The Nigeria Medical Association (NMA) has expressed concern over the unfriendly government policies targeted at medical doctors in the country.
President of the association, Prof Innocent Ujah, said the policies include the removal of House Officers and the National Youth Service Corps (NYSC) doctors from the scheme of service, and policies on salaries for doctors, among others.
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Speaking on Friday during the second summit of the Medical Elders Forum in Abuja, he said the unfriendly policies and circulars was creating problems for medical professionals.
Prof Ujah said other challenges bedeviling doctors include envy from other medical professions who are either trying to take over duties of doctors or not staying within their own roles.
He also called on doctors to respect seniority and mentorship in the profession.
Minister of Labor and Employment, Dr Chris Ngige, lamented the incessant strikes by medical doctors whenever their colleagues in the profession hold key positions in government, adding that it forebodes danger in the profession.
He said: “At no time in the history of NMA and the medical association have I seen our association and our profession in danger as I am seeing now.
“Many people will not see it but from where I am sitting and standing, I can see danger ahead.
“Doctors should ask themselves questions; why is it that is when your colleagues are in government that you go on the greatest number of strikes.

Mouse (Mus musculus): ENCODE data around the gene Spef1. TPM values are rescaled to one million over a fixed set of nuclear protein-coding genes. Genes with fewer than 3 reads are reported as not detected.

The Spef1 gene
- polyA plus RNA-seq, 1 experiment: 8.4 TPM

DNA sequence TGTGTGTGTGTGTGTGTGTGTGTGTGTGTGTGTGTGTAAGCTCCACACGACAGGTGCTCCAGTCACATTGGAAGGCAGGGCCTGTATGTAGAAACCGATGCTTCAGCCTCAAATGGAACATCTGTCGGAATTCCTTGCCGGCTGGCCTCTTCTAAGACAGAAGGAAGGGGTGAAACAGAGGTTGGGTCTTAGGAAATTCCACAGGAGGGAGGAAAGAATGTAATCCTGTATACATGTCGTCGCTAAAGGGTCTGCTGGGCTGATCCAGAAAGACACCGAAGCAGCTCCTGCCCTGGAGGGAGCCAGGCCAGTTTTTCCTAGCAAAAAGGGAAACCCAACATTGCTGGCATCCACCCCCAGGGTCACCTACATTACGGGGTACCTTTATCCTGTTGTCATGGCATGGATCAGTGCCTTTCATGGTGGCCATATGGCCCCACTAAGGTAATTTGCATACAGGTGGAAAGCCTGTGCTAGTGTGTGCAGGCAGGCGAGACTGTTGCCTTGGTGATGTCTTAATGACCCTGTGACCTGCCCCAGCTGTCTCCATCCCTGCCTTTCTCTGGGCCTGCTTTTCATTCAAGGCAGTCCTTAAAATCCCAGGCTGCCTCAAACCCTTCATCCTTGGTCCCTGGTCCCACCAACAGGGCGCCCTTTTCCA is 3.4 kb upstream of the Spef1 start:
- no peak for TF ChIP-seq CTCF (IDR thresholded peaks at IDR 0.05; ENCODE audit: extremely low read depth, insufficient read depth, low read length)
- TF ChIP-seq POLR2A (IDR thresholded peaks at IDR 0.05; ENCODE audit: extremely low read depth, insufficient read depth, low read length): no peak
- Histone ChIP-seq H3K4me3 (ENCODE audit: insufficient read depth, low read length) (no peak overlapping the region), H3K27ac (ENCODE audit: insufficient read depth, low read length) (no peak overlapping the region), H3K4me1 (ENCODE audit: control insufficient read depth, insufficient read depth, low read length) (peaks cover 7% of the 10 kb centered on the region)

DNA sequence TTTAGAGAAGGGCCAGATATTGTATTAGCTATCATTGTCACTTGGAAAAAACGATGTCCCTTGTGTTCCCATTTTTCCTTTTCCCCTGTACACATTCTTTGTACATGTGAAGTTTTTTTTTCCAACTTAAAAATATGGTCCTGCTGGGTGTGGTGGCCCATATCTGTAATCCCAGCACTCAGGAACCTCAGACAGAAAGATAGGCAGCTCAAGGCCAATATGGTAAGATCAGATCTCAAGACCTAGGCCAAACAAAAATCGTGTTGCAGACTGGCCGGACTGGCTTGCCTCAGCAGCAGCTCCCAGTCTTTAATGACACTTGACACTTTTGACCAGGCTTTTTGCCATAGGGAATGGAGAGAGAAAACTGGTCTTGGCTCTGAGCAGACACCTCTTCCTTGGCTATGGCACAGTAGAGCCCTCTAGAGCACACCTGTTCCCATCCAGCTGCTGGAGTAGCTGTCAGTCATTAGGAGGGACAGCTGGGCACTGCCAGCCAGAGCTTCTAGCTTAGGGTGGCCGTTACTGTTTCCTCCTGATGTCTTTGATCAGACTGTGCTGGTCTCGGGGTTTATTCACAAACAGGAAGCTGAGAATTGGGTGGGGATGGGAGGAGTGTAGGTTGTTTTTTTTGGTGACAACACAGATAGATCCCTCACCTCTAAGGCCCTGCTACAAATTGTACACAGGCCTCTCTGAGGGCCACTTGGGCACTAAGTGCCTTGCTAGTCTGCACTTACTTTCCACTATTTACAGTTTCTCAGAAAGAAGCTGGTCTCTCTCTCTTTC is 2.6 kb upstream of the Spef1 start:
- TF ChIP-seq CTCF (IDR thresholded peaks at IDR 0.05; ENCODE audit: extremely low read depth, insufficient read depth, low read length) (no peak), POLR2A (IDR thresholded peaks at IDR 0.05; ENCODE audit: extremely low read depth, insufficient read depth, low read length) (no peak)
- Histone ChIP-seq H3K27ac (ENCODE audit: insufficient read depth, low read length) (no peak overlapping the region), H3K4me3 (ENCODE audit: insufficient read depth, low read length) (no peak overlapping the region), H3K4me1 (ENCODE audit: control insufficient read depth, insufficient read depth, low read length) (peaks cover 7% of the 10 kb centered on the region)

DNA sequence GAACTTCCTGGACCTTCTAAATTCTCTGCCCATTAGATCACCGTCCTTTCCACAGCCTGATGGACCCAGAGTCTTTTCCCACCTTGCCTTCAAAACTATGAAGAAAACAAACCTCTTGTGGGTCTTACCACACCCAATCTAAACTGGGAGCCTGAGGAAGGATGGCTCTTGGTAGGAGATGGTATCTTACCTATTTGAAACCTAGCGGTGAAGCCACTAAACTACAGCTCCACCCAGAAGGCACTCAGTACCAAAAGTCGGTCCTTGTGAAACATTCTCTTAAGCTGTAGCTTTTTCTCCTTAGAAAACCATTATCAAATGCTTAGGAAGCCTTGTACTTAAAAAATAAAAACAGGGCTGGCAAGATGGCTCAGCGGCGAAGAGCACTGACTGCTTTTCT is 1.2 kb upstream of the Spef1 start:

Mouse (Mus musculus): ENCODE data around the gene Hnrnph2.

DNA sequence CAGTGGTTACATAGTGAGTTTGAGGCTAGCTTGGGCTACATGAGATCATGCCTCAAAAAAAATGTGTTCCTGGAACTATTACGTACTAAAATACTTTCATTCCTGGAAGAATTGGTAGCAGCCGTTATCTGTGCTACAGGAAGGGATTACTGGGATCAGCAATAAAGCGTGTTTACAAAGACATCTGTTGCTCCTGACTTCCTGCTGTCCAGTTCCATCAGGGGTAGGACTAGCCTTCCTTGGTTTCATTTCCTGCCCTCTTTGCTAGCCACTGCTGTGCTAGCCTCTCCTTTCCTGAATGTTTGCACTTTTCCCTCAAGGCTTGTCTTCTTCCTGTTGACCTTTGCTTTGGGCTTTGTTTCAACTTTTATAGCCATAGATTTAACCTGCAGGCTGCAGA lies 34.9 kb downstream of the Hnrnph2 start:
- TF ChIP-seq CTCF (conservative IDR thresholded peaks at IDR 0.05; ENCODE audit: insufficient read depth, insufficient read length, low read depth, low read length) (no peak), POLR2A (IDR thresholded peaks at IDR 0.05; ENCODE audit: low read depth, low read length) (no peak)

“Some of these colleagues were presidents, secretary generals of NMA and even president and secretary-general of the National Association of Resident Doctors (NARD).
“Dr. Onyebuchi Chukwu, Dr. Isaac Adewole faced plenty of strikes. Since our government came, I have consolidated four strikes. Something is wrong. We need to ask ourselves some questions and be straightforward with the answers.”
He called on doctors to carry themselves with dignity and humility instead of playing God or viewed to be competing with Him.
Emir of Shonga, Dr Halliru Yahaya, said the inter-professional rivalry in the health sector over the years has led to fragmented health services.
He described it as a dangerous situation that has led to incessant strikes by various health professionals, and causing brain drain and ‘patient drain.’